“Basically, the agent would take the reward function too seriously. It would try to match the reward function perfectly. So, instead of directly optimizing over the reward function, we just use it to tell the robot which areas it should be exploring,” Torne says.

He and his collaborators decoupled the process into two separate parts, each directed by its own algorithm. They call their new reinforcement learning method HuGE (Human Guided Exploration).

On one side, a goal selector algorithm is continuously updated with crowdsourced human feedback. The feedback is not used as a reward function, but rather to guide the agent’s exploration. In a sense, the nonexpert users drop breadcrumbs that incrementally lead the agent toward its goal.

On the other side, the agent explores on its own, in a self-supervised manner guided by the goal selector. It collects images or videos of actions that it tries, which are then sent to humans and used to update the goal selector.

This narrows down the area for the agent to explore, leading it to more promising areas that are closer to its goal. But if there is no feedback, or if feedback takes a while to arrive, the agent will keep learning on its own, albeit in a slower manner. This enables feedback to be gathered infrequently and asynchronously.

“The exploration loop can keep going autonomously, because it is just going to explore and learn new things. And then when you get some better signal, it is going to explore in more concrete ways. You can just keep them turning at their own pace,” adds Torne.

And because the feedback is just gently guiding the agent’s behavior, it will eventually learn to complete the task even if users provide incorrect answers.

Faster learning

The researchers tested this method on a number of simulated and real-world tasks. In simulation, they used HuGE to effectively learn tasks with long sequences of actions, such as stacking blocks in a particular order or navigating a large maze.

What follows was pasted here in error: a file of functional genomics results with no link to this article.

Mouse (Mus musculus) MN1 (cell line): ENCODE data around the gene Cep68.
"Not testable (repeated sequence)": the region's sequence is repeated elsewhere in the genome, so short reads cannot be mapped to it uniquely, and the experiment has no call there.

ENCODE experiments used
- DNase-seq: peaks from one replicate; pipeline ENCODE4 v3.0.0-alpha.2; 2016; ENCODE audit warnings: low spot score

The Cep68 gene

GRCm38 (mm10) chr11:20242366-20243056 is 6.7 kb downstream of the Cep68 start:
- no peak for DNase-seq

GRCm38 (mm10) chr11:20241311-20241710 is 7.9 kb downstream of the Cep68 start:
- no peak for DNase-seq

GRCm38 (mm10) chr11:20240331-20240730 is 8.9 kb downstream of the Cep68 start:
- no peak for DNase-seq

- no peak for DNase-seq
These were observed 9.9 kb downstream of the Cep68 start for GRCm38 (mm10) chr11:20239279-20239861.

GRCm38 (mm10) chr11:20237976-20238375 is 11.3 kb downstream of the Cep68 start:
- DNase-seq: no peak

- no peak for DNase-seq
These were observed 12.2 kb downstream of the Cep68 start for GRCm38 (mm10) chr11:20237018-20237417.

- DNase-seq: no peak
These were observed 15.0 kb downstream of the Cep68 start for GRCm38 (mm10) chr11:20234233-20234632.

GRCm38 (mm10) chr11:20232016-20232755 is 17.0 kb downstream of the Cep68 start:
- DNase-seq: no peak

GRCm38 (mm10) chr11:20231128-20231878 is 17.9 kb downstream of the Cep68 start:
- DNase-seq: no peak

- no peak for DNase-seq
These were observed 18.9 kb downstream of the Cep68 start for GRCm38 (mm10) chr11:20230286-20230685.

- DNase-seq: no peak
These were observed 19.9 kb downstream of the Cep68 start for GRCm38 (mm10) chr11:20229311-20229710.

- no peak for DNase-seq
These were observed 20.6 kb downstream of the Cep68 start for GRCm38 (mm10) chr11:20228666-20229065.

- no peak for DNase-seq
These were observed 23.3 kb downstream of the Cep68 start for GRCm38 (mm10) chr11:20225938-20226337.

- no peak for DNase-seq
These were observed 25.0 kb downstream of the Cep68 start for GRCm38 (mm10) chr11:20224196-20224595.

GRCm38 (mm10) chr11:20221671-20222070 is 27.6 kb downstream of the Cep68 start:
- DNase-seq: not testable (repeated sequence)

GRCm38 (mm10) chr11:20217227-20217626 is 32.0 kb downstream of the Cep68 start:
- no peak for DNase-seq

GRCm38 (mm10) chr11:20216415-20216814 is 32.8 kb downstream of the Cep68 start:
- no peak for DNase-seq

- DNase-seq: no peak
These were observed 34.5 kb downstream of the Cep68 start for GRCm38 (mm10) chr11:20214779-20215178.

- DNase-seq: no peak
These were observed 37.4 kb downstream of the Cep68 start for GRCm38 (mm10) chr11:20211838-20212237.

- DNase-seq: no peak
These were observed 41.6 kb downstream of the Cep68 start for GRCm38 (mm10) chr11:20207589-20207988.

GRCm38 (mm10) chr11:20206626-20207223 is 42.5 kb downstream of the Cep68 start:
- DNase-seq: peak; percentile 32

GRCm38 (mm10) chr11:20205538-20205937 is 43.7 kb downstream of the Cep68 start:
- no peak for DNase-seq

In real-world tests, they utilized HuGE to train robotic arms to draw the letter “U” and pick and place objects. For these tests, they crowdsourced data from 109 nonexpert users in 13 different countries spanning three continents.

In real-world and simulated experiments, HuGE helped agents learn to achieve the goal faster than other methods.

The researchers also found that data crowdsourced from nonexperts yielded better performance than synthetic data, which were produced and labeled by the researchers. For nonexpert users, labeling 30 images or videos took fewer than two minutes.

“This makes it very promising in terms of being able to scale up this method,” Torne adds.

In a related paper, which the researchers presented at the recent Conference on Robot Learning, they enhanced HuGE so an AI agent can learn to perform the task, and then autonomously reset the environment to continue learning. For instance, if the agent learns to open a cabinet, the method also guides the agent to close the cabinet.

“Now we can have it learn completely autonomously without needing human resets,” he says.

The researchers also emphasize that, in this and other learning approaches, it is critical to ensure that AI agents are aligned with human values.

In the future, they want to continue refining HuGE so the agent can learn from other forms of communication, such as natural language and physical interactions with the robot. They are also interested in applying this method to teach multiple agents at once.

This research is funded, in part, by the MIT-IBM Watson AI Lab.